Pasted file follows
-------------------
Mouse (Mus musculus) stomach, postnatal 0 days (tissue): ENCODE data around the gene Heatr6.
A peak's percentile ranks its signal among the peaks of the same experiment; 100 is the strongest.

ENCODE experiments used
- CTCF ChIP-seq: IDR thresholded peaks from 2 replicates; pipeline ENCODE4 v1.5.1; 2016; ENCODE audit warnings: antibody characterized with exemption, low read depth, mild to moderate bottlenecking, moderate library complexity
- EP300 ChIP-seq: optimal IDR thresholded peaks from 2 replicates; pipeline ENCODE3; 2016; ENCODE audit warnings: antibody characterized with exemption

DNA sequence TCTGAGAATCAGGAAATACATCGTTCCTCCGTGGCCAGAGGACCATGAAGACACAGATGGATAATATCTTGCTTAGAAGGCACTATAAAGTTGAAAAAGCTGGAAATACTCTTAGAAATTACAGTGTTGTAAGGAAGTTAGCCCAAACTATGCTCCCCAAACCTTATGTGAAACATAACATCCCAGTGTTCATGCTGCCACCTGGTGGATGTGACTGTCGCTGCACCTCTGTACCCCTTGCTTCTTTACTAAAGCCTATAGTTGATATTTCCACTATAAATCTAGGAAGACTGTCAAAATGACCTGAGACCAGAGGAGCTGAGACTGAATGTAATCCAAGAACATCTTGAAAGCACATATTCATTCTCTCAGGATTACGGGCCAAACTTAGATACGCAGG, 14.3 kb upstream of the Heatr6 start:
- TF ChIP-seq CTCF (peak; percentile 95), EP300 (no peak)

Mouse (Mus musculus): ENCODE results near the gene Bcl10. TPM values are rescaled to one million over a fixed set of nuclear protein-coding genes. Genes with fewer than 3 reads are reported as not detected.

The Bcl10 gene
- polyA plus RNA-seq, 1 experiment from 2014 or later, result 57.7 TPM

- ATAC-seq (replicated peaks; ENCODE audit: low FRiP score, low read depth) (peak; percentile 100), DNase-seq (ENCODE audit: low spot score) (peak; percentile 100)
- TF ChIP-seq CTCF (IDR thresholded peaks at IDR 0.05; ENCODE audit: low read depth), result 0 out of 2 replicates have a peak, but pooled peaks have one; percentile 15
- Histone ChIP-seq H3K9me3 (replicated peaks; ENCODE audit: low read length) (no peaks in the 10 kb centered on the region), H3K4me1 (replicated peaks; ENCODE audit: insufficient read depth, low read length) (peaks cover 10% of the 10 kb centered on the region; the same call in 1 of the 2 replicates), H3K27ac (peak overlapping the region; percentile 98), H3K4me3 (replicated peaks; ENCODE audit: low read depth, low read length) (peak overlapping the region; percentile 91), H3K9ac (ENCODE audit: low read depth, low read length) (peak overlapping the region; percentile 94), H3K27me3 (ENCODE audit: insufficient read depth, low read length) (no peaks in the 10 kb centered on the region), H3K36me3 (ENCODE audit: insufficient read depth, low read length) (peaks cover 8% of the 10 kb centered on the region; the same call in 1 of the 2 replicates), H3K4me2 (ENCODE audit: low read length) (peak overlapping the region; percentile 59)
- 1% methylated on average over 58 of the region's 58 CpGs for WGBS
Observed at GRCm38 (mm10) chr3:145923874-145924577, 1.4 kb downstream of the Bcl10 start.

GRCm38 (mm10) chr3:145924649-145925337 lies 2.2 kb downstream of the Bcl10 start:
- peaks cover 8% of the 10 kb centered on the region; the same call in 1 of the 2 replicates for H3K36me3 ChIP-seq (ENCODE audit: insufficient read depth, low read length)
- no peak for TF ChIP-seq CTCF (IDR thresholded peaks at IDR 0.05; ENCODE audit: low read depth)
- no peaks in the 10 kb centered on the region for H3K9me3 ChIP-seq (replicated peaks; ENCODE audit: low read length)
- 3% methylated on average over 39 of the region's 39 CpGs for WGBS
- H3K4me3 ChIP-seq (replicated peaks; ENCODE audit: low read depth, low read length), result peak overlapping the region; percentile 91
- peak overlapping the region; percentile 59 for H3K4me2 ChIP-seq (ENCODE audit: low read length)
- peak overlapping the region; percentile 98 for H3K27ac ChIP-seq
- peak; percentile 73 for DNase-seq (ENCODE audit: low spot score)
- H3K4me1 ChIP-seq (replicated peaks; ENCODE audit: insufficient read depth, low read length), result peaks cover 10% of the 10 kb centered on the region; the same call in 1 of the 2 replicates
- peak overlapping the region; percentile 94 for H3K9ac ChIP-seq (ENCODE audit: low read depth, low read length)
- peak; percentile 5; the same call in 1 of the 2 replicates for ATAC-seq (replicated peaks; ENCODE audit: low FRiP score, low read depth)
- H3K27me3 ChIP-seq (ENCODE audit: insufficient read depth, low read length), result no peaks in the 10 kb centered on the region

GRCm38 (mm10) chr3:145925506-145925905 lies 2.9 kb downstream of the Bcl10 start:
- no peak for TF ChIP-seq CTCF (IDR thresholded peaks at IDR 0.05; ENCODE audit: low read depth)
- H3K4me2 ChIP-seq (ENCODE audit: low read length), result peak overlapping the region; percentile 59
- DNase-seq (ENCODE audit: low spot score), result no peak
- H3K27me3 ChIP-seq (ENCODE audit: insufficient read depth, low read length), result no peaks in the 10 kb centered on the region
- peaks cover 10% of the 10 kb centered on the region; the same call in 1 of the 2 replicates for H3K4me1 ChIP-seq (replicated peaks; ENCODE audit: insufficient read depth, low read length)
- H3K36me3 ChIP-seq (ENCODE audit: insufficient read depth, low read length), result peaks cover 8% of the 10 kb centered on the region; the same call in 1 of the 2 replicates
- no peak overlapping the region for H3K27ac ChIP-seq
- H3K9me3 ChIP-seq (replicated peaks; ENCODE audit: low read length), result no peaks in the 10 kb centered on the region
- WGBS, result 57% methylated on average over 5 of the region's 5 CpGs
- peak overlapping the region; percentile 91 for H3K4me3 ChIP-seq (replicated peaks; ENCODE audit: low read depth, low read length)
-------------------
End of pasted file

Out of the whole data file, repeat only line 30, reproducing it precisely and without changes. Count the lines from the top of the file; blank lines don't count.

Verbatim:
- no peak for TF ChIP-seq CTCF (IDR thresholded peaks at IDR 0.05; ENCODE audit: low read depth)